Here’s a few of my nutrition tips before Coventry Half Marathon.
You need carbohydrates to fuel your run so make sure you eat properly the day before. You don’t need to do anything special but just take some time to think about your meals and make sure you eat well and have a portion of carbohydrate with you evening meal.
An easy mistake to make is to think you need to carb load and have the biggest bowl of pasta ever….which makes you feel bloated and full and are still digesting the next day. So no need to eat more than normal just be mindful of your meals.
A big issue for me is runner’s trots! So I tend to cut back on fibre intake a little bit in the 2-3 days before a half marathon and in particular the night before. This basically means I turn my carbs white and cut out brown bread/brown pasta and other high fibre foods such as beans, lentils, big portions of salad or veg.
I’m also not great with alcohol so sadly this is also on my avoidance list before a race. I also save the chocolate sundaes for after my event because the combination of sugar and fat also isn’t great for me. These are things I’ve discovered are issues for me and although it’s quite common are not hard and fast rules and you need to figure out your own individual peculiarities.
With training and strange working hours I often eat my evening meal pretty late on a normal working day. But the day before a half marathon I like to make sure I have my evening meal a bit earlier than usual e.g. 6pm so that I have enough time to digest it. Another option that is to have your main meal in the middle of the day.
On race day I’m going to get up super early so that I can eat my breakfast 3 hrs before the start of the race. For me this is a bit of a necessity to help with the dreaded runners trots. So for Coventry Half marathon which is an 8.30am start….I’m getting up at 5.30am in an attempt to eat breakfast at 6am.
I’ll be focussing on low fibre, high carbohydrate foods that are easy to eat and digest but high in energy. My go to race day breakfast is overnight oats and a coffee. Other good options are toast and jam and porridge.
I’ll have some coffee with my breakfast but then try to be caffeine free until the start of the race again to help with runner’s trots and too many trips to the loo at inconvenient times.
In the time between breakfast and the start of the race I’ll sip some water or energy drink and I’ll have an energy gel about 10minutes before the start of the race.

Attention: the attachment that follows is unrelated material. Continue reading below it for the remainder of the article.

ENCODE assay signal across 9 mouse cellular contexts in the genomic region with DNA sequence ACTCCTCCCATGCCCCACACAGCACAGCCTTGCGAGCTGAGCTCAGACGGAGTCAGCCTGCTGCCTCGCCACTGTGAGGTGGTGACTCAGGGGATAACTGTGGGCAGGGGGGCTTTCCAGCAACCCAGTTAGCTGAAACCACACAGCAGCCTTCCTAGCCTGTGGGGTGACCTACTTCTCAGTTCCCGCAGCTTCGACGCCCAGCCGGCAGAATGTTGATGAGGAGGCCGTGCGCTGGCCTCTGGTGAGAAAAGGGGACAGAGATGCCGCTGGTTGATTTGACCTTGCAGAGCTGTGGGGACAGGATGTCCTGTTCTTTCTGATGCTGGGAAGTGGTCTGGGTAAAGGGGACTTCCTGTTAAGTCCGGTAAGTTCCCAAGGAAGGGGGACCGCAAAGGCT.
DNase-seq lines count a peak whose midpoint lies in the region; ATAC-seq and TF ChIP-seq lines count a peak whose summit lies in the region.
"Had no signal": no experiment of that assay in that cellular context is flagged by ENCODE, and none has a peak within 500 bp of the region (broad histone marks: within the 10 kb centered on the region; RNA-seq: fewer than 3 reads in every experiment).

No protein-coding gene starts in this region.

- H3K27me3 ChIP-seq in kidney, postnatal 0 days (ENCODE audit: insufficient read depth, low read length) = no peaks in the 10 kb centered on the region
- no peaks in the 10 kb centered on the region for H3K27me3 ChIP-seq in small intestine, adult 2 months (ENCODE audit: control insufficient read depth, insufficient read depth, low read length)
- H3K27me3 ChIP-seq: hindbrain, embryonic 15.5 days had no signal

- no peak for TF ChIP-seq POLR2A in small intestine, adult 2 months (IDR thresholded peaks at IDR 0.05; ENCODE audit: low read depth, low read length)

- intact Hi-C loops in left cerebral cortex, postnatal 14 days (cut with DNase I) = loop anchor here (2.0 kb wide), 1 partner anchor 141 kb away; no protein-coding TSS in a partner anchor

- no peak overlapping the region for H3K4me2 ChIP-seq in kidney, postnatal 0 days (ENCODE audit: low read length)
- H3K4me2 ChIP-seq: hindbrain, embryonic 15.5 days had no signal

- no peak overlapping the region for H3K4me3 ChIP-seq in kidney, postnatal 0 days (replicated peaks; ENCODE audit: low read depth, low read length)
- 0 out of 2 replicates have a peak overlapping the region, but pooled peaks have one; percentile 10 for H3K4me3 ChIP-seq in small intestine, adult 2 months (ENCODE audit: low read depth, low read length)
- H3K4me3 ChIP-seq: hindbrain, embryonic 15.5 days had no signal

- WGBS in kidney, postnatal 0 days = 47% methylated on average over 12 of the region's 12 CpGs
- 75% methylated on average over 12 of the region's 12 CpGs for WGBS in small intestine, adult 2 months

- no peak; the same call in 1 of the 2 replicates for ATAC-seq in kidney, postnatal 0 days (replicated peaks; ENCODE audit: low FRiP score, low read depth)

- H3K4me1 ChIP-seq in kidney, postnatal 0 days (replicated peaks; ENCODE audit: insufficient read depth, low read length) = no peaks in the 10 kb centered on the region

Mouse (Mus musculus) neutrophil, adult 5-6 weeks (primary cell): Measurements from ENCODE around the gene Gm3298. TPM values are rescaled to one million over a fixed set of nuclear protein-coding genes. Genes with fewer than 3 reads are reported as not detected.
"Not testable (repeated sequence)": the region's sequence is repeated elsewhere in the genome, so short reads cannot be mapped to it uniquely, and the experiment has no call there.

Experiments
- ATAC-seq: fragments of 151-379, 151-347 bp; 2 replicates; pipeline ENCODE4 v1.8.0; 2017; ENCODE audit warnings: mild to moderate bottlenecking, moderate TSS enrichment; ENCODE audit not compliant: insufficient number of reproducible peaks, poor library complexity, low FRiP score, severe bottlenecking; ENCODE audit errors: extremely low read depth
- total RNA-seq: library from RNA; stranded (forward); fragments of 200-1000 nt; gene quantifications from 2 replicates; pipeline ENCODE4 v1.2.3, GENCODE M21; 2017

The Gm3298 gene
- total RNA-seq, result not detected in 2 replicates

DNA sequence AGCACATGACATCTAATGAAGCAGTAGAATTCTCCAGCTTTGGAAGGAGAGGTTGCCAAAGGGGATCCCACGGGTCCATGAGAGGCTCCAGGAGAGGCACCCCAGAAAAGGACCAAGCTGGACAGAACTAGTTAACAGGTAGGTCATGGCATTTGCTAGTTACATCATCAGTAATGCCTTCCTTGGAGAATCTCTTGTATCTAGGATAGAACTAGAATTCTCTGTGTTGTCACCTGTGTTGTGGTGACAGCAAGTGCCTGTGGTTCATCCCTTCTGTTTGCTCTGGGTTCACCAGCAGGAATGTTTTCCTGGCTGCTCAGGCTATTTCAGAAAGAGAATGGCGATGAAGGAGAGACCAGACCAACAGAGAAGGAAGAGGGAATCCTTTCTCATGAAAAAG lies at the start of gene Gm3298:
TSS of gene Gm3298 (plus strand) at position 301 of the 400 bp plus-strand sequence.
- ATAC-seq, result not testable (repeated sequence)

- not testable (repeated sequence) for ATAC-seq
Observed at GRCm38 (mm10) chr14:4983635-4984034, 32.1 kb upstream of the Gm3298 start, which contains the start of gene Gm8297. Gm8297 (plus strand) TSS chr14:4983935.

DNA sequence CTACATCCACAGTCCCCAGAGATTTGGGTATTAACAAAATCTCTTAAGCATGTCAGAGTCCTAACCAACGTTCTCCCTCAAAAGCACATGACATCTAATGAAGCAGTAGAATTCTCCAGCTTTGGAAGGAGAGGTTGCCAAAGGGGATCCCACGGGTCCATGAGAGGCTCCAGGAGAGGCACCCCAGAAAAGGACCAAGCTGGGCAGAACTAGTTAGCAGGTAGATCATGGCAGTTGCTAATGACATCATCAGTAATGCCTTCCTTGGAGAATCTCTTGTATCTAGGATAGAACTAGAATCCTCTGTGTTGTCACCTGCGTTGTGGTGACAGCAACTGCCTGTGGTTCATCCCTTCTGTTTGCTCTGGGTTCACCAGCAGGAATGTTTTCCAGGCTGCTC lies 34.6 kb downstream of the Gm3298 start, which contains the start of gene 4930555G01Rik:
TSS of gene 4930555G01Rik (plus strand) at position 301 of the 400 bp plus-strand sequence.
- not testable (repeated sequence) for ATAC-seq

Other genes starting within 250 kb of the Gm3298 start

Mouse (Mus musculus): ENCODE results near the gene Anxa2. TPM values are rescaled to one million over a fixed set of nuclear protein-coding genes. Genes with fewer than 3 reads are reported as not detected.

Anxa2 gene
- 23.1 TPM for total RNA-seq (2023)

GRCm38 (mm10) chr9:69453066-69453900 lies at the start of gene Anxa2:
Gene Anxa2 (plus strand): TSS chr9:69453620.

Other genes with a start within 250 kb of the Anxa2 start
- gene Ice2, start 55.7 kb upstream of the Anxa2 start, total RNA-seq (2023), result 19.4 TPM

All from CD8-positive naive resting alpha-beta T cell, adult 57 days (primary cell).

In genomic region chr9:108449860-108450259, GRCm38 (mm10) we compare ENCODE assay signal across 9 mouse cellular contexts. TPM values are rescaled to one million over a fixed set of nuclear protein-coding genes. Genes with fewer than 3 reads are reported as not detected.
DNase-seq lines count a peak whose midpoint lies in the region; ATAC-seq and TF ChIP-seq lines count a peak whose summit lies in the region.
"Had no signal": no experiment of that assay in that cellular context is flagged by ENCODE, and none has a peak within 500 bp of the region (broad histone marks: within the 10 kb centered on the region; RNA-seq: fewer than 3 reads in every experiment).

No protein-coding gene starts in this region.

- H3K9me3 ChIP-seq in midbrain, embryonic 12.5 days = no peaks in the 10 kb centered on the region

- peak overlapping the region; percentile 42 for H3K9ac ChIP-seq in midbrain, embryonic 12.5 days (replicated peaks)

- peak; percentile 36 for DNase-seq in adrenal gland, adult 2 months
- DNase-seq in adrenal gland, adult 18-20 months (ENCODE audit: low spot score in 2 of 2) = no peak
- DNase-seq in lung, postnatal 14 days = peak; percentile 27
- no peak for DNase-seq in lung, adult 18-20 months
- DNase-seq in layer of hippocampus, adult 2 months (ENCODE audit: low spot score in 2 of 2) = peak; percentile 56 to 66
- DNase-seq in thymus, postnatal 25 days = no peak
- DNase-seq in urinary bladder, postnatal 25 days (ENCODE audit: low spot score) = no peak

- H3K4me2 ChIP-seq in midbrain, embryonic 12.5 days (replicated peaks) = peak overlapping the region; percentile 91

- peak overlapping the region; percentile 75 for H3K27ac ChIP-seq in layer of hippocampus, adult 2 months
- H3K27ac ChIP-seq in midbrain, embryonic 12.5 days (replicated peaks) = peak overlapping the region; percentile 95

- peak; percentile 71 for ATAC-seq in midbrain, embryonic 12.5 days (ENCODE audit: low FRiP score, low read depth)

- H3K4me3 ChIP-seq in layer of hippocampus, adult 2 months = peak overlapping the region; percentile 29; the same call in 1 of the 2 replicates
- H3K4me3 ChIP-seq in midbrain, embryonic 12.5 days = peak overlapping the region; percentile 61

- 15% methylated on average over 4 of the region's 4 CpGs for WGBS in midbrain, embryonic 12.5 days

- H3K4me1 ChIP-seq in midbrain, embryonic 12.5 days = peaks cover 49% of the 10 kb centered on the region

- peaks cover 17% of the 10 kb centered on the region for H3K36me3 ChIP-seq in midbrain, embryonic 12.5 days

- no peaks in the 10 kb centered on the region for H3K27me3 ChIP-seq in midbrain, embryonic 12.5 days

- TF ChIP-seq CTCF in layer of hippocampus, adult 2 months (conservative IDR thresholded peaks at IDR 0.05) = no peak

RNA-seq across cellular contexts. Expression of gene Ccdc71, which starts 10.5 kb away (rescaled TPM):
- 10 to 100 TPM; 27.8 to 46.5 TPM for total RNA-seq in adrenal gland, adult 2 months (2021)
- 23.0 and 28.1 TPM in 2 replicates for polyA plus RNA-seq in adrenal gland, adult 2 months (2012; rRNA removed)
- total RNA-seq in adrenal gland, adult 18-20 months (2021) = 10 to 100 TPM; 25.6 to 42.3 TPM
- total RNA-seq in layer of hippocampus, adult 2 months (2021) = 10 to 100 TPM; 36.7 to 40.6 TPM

During the race you’ll need to take on some energy while you run to fuel you for the distance. Ideally you’d start taking on some energy and fluids from about 30minutes in to the race.
Current research and advice is to aim for 30-60g of carbohydrate per hour for races taking 1-2hrs. This could be a mixture of energy drinks, gels and sweets and the best products are those that use both glucose and fructose. For Coventry Half marathon I’ll have 2 or 3 High 5 energy gels in my pocket and then I’ll rely on water from the feed stations.
Whatever nutrition you want to use during the race you need to practice it during training on your long runs otherwise you’ll it might be a shock to your stomach and leave you with the dreaded runner’s trots! The purpose of the practice is to train your gut to tolerate it, discover what works for you and what doesn’t, and develop the habit of taking on energy, figuring out how to carry it, how to open it and how to eat/drink it on the go.
After the race try to eat and drink within 30-60min of finishing. It’s tempting to choose sugary treats but it’s important to get some carbohydrate and protein down to replenish your body and speed up your recovery. This could be as simple as a peanut butter sandwich or beans on toast.
I always have some healthy post-race snacks packed in my race bag.
A great source of information about sports nutrition that I really like is Fuel the Core
I hope this helps but do share your favourite race day breakfast or any of your own nutrition tips.
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